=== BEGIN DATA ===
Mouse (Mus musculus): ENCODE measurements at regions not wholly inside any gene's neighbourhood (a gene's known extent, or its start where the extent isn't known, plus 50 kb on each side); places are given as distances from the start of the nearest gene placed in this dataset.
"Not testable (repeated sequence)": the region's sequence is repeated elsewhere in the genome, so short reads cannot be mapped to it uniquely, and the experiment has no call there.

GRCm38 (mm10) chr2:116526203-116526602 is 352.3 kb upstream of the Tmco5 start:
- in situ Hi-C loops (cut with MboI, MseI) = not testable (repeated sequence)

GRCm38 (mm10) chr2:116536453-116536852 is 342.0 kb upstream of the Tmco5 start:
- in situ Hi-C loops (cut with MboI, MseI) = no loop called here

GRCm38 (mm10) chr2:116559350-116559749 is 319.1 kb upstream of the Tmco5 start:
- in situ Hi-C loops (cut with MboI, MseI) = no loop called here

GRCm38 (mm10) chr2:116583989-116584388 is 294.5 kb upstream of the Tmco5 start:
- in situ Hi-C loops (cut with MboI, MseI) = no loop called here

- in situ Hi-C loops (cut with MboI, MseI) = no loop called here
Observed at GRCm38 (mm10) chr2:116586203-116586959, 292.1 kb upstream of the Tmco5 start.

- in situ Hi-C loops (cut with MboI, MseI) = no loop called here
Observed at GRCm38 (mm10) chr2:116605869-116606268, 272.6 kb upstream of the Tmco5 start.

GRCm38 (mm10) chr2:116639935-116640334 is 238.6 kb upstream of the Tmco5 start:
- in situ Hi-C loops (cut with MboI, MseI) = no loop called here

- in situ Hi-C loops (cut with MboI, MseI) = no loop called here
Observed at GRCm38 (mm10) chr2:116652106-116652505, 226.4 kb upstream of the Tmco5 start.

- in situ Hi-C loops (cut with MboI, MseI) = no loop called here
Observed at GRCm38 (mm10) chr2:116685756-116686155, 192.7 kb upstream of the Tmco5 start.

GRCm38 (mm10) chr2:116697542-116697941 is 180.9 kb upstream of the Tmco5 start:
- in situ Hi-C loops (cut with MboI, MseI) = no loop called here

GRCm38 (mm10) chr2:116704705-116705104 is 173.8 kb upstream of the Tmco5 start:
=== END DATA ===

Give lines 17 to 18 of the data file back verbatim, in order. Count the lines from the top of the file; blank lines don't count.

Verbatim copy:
- in situ Hi-C loops (cut with MboI, MseI) = no loop called here
Observed at GRCm38 (mm10) chr2:116652106-116652505, 226.4 kb upstream of the Tmco5 start.